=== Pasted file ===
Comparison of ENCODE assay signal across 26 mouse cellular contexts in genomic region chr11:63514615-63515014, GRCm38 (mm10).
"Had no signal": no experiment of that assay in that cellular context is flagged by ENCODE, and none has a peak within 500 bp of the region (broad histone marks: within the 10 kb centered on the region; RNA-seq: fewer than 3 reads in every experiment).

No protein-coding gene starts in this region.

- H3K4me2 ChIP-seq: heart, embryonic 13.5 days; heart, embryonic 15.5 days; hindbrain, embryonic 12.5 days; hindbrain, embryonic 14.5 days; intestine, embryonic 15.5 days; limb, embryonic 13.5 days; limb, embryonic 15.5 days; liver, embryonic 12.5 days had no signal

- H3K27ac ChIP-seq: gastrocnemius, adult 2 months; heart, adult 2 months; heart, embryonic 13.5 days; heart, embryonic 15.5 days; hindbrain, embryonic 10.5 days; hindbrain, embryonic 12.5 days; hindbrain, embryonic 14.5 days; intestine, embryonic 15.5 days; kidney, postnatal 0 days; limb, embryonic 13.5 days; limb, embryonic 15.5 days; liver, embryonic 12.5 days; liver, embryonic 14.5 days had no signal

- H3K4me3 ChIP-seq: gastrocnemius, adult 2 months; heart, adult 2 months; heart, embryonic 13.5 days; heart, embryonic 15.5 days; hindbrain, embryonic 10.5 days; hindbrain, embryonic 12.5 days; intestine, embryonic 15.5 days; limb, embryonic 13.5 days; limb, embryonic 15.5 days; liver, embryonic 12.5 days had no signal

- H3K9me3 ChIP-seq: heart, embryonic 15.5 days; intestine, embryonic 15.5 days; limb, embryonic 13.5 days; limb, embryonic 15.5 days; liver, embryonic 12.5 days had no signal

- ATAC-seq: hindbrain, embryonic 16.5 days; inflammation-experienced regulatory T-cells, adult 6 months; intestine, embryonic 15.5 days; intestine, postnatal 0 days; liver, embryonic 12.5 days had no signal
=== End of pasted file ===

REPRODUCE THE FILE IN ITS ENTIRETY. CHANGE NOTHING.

Comparison of ENCODE assay signal across 26 mouse cellular contexts in genomic region chr11:63514615-63515014, GRCm38 (mm10).
"Had no signal": no experiment of that assay in that cellular context is flagged by ENCODE, and none has a peak within 500 bp of the region (broad histone marks: within the 10 kb centered on the region; RNA-seq: fewer than 3 reads in every experiment).

No protein-coding gene starts in this region.

- H3K4me2 ChIP-seq: heart, embryonic 13.5 days; heart, embryonic 15.5 days; hindbrain, embryonic 12.5 days; hindbrain, embryonic 14.5 days; intestine, embryonic 15.5 days; limb, embryonic 13.5 days; limb, embryonic 15.5 days; liver, embryonic 12.5 days had no signal

- H3K27ac ChIP-seq: gastrocnemius, adult 2 months; heart, adult 2 months; heart, embryonic 13.5 days; heart, embryonic 15.5 days; hindbrain, embryonic 10.5 days; hindbrain, embryonic 12.5 days; hindbrain, embryonic 14.5 days; intestine, embryonic 15.5 days; kidney, postnatal 0 days; limb, embryonic 13.5 days; limb, embryonic 15.5 days; liver, embryonic 12.5 days; liver, embryonic 14.5 days had no signal

- H3K4me3 ChIP-seq: gastrocnemius, adult 2 months; heart, adult 2 months; heart, embryonic 13.5 days; heart, embryonic 15.5 days; hindbrain, embryonic 10.5 days; hindbrain, embryonic 12.5 days; intestine, embryonic 15.5 days; limb, embryonic 13.5 days; limb, embryonic 15.5 days; liver, embryonic 12.5 days had no signal

- H3K9me3 ChIP-seq: heart, embryonic 15.5 days; intestine, embryonic 15.5 days; limb, embryonic 13.5 days; limb, embryonic 15.5 days; liver, embryonic 12.5 days had no signal

- ATAC-seq: hindbrain, embryonic 16.5 days; inflammation-experienced regulatory T-cells, adult 6 months; intestine, embryonic 15.5 days; intestine, postnatal 0 days; liver, embryonic 12.5 days had no signal